Voting Tucson

Because voting shouldn’t be a hardship, 400,000 Pima County voters are on the early voting list. About 80 percent of the citizens of Pima County choose a ballot by mail, writes Pima County Recorder F. Ann Rodriguez.

While concerns linger about how changes to the U.S. Postal Service could affect the November election, local officials expressed confidence that they will not have any processing issues should they see a surge in additional ballots.

Representatives from Pima County recorder F. Ann Rodriguez’s office and Tucson’s postmaster met and determined they will be able to start mailing out ballots Oct. 7, according to a news release. They’re recommending that voters who mail back their ballot do so by Oct. 27.

“Regardless of what happens in other states, the local post office assured us that they will continue to provide the excellent delivery service as they have always done. We will continue to pick up ballots daily at the Cherrybell plant beginning Oct. 13, 2020,” she said. “Because Pima County has been using ballot by mail for over two and a half decades, Pima County post offices know how to quickly process ballots by mail.”

Rodriguez’s comments come as USPS Postmaster Louis DeJoy has been under fire for implementing a number of changes in recent weeks, including removing mail processing equipment and blue collection boxes in a number of states. He has received pushback from a number of Democratic lawmakers and elected officials, including Arizona Secretary of State Katie Hobbs and Rep. Raúl Grijalva.

In Pima County, the vast majority of voters vote by mail, as the recorder’s office pointed out that more than 220,000 ballots — or about 91 percent — of primary election ballots were either mailed back, or dropped off at early voting sites.

Arizona law stipulates that all ballots have to be in the recorder’s office by closing of polls to be counted. Those who are concerned about mailing ballots can drop off completed ballots at early voting sites, which are open Oct. 7 through Nov. 2. Voters can also drive up, bike up or walk up for curbside ballot drop off at most sites from Oct. 26 through Nov. 2.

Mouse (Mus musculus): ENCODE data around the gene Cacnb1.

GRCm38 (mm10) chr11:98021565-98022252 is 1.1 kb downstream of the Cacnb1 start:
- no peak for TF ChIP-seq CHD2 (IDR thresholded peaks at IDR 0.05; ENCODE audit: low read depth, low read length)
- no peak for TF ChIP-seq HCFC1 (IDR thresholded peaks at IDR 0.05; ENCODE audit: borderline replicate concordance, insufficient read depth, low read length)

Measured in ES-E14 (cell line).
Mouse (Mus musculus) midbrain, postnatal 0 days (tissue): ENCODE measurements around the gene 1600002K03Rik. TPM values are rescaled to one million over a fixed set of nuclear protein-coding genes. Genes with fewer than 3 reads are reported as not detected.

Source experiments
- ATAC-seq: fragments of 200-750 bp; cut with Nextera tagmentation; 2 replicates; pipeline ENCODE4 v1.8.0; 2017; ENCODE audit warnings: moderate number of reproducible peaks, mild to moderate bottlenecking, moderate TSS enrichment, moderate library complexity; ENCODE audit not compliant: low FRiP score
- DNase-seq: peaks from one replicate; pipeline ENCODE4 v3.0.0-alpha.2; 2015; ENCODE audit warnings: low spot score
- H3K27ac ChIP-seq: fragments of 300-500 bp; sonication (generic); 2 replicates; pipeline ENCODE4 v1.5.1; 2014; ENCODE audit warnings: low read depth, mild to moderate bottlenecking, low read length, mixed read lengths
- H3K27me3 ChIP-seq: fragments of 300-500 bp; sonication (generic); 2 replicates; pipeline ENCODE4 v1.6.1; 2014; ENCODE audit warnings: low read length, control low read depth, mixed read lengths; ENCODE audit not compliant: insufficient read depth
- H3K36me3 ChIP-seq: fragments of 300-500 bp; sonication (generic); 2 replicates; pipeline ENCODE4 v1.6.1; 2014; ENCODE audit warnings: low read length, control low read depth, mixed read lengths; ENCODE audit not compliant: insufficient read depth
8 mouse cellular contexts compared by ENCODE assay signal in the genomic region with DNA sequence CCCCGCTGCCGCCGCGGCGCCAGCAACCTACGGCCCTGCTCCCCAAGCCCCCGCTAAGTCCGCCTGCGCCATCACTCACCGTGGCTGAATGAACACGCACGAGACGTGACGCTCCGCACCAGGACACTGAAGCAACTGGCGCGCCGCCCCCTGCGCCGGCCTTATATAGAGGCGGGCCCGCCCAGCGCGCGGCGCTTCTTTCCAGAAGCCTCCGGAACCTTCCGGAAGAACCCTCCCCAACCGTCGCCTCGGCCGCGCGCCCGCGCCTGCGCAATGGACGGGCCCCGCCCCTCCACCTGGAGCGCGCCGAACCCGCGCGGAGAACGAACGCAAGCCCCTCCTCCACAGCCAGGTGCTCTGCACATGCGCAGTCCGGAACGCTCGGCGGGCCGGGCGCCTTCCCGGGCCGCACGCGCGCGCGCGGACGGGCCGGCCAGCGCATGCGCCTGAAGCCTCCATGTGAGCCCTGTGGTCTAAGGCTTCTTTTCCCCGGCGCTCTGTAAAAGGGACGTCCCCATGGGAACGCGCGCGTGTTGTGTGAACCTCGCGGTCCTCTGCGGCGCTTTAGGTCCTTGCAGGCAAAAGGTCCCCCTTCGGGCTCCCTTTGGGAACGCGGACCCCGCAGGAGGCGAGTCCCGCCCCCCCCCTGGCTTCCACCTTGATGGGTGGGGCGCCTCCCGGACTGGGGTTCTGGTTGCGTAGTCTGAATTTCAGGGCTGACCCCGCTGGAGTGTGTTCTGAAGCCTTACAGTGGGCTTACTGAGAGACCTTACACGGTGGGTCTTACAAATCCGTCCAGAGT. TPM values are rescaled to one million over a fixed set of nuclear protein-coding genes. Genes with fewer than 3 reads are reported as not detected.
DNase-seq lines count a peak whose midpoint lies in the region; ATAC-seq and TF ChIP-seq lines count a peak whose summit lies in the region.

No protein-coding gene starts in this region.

The list of sites and hours of operation can be found at

Giffords delivers powerful speech at Dems’ Convention

Former Tucson congresswoman Gabby Giffords was one of the highlights of this week’s Democratic National Convention, where she gave a pre-recorded speech about resilience and strength in what represented her longest public comments since she was shot in the head nearly a decade ago.

“My recovery is a daily fight, but fighting makes me stronger. Words once came easily. Today I struggle with speech. But I have not lost my voice,” said Giffords, who has since become an advocate for gun control alongside her husband, U.S. Senate candidate Mark Kelly.

The speech overlaid Giffords’ words with clips from her strenuous recovery, narration by actress Regina King, and video of Giffords playing the French horn. She ended by urging the public to vote for Joe Biden, whom she and Kelly endorsed earlier this year.

“America needs all of us to speak out, even when you have to fight to find the words,” she said. “We are at a crossroads. We can let the shooting continue or we can act. We can protect our families, our future. We can vote. We can be on the right side of history. We must elect Joe Biden. He was there for me. He’ll be there for you, too. Join us in this fight. Vote, vote, vote.”

UA graduate is charged in

‘We Build The Wall’ indictment

There is a Tucson connection to the criminal indictment against former White House adviser Steve Bannon and others associated with the “We Build The Wall” fundraiser.

Among those charged in the case is “We Build The Wall” founder Brian Kolfage, who worked for several years as a civilian employee at Davis-Monthan Air Force Base after he lost his right arm and both legs in a mortar attack in Iraq in 2004.

Kolfage later graduated from the University of Arizona and served on then-Rep. Giffords’ Veterans Advisory Council. In 2012, he attended the State of the Union address as the Democratic congresswoman’s guest.

Kolfage has become better known in recent years with his outspoken conservative views, culminating with his famous $1 billion GoFundMe campaign to build a portion of President Trump’s promised border wall.

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Justin Sayers

Justin Sayers

Henry Brean